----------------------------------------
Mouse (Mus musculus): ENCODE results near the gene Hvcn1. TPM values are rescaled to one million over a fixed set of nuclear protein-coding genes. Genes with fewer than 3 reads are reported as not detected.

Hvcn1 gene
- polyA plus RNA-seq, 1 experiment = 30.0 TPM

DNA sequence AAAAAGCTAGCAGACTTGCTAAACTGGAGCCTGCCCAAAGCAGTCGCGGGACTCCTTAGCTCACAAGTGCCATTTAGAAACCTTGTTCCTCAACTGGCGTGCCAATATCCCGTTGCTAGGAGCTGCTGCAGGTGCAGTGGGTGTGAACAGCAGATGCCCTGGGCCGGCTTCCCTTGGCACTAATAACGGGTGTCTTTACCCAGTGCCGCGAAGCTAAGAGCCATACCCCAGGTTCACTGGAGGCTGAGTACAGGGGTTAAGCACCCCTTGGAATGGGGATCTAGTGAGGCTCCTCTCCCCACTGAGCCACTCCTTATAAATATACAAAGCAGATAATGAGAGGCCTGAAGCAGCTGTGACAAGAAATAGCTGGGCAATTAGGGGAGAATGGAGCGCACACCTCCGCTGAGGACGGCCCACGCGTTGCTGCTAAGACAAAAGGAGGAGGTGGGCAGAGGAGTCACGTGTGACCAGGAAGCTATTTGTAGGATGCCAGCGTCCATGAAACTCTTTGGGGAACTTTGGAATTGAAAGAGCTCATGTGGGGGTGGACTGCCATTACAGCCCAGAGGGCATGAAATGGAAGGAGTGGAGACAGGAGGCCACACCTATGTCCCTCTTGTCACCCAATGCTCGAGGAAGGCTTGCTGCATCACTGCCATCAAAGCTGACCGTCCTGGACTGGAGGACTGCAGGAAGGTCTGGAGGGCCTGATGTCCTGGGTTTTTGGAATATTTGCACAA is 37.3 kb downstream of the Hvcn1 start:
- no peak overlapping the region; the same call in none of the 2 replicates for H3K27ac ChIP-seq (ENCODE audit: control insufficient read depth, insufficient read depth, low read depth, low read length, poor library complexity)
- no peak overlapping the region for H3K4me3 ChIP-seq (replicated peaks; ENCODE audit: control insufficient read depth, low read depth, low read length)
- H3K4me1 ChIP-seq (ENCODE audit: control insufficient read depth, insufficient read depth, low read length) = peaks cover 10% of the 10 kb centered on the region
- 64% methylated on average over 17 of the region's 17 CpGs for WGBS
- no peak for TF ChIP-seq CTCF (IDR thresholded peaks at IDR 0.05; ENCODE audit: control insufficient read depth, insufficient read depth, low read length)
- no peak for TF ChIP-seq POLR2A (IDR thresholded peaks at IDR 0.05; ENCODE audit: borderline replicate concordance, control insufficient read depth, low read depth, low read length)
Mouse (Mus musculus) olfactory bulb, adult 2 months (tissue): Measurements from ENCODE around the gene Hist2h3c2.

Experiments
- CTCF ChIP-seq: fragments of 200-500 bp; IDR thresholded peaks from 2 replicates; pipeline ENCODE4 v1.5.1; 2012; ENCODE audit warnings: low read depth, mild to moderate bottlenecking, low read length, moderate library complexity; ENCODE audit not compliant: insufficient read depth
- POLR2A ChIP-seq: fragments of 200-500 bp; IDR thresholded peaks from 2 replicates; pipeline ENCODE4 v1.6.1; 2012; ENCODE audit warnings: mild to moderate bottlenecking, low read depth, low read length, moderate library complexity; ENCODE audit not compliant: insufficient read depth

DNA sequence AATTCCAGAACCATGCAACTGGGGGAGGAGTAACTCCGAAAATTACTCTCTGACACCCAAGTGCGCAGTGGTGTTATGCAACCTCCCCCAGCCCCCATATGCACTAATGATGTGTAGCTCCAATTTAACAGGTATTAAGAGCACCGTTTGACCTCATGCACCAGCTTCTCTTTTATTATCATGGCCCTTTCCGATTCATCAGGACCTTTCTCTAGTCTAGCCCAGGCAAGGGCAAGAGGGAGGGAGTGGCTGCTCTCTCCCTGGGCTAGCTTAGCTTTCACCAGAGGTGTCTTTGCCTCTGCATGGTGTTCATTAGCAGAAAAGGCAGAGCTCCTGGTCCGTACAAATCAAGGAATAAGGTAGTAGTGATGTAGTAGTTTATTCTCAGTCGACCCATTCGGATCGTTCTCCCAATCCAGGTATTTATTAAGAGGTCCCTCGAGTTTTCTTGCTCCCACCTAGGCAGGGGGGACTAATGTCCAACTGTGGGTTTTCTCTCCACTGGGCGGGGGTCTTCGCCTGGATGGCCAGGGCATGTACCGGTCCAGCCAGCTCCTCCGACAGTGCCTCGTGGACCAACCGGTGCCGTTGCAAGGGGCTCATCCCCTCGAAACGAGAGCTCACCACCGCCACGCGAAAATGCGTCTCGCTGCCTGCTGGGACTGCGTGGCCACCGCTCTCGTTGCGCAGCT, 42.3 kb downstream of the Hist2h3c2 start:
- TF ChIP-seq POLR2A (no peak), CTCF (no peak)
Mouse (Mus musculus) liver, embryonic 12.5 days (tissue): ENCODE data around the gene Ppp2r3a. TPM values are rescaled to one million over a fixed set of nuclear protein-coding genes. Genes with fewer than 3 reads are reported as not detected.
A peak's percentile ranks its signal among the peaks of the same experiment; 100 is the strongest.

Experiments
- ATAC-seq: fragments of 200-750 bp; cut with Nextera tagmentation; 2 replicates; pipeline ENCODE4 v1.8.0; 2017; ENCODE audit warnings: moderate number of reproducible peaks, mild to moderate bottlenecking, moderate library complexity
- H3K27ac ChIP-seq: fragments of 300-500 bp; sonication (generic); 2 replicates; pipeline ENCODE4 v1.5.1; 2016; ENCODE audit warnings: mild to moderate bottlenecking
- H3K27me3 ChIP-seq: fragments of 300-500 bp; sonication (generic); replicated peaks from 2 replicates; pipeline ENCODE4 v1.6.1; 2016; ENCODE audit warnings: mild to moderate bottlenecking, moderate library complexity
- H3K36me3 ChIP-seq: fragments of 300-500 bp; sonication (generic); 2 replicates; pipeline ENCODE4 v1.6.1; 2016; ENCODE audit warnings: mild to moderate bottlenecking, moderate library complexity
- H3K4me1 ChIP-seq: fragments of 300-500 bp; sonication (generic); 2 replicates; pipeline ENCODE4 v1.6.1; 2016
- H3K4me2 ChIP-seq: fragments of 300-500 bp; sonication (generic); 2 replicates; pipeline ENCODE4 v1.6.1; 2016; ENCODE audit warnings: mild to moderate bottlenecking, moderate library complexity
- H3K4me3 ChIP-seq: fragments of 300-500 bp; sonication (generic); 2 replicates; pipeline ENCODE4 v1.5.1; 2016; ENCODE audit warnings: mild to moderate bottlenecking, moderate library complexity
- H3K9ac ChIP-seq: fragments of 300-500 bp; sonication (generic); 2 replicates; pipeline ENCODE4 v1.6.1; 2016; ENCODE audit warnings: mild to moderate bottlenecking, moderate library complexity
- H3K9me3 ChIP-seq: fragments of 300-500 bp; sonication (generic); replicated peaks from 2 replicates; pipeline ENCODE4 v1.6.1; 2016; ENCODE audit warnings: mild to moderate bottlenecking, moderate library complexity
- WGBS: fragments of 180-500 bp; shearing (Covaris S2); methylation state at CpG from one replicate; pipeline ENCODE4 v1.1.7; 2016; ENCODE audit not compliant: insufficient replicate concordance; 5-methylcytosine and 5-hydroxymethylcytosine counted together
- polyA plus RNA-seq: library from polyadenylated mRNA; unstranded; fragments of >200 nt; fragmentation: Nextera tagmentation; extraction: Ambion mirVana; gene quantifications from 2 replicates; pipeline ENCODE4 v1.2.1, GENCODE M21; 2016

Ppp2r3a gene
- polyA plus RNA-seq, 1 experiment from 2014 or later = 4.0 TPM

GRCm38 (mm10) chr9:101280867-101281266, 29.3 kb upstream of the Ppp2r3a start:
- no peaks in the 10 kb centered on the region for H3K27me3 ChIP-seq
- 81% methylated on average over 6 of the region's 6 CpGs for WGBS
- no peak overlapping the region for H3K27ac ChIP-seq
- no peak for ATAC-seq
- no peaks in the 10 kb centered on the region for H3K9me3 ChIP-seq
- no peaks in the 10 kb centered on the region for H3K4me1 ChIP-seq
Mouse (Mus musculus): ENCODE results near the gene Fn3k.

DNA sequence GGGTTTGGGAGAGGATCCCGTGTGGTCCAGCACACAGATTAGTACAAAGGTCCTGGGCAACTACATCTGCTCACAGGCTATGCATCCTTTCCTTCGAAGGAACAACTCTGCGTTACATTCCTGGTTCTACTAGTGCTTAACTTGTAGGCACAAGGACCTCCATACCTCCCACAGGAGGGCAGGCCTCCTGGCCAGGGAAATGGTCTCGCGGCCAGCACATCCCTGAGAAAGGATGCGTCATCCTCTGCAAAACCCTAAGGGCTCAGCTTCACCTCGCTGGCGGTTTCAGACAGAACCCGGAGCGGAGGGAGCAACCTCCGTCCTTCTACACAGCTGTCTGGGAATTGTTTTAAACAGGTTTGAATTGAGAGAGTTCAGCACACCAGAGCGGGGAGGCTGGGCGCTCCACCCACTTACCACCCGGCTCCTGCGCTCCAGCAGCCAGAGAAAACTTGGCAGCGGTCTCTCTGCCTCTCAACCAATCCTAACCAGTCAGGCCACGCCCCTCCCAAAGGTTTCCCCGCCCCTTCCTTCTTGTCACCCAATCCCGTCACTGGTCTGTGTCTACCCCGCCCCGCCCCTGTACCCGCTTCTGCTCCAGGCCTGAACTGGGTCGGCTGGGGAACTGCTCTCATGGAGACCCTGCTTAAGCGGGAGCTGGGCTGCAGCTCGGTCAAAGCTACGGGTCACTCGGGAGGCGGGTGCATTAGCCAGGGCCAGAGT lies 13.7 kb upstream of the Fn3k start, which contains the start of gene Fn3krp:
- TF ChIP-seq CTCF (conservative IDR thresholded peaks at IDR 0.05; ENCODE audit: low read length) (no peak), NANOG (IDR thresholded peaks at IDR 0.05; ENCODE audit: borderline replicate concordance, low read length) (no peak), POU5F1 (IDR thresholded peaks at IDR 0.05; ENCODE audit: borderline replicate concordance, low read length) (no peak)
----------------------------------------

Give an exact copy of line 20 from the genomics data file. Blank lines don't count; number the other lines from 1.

- ATAC-seq: fragments of 200-750 bp; cut with Nextera tagmentation; 2 replicates; pipeline ENCODE4 v1.8.0; 2017; ENCODE audit warnings: moderate number of reproducible peaks, mild to moderate bottlenecking, moderate library complexity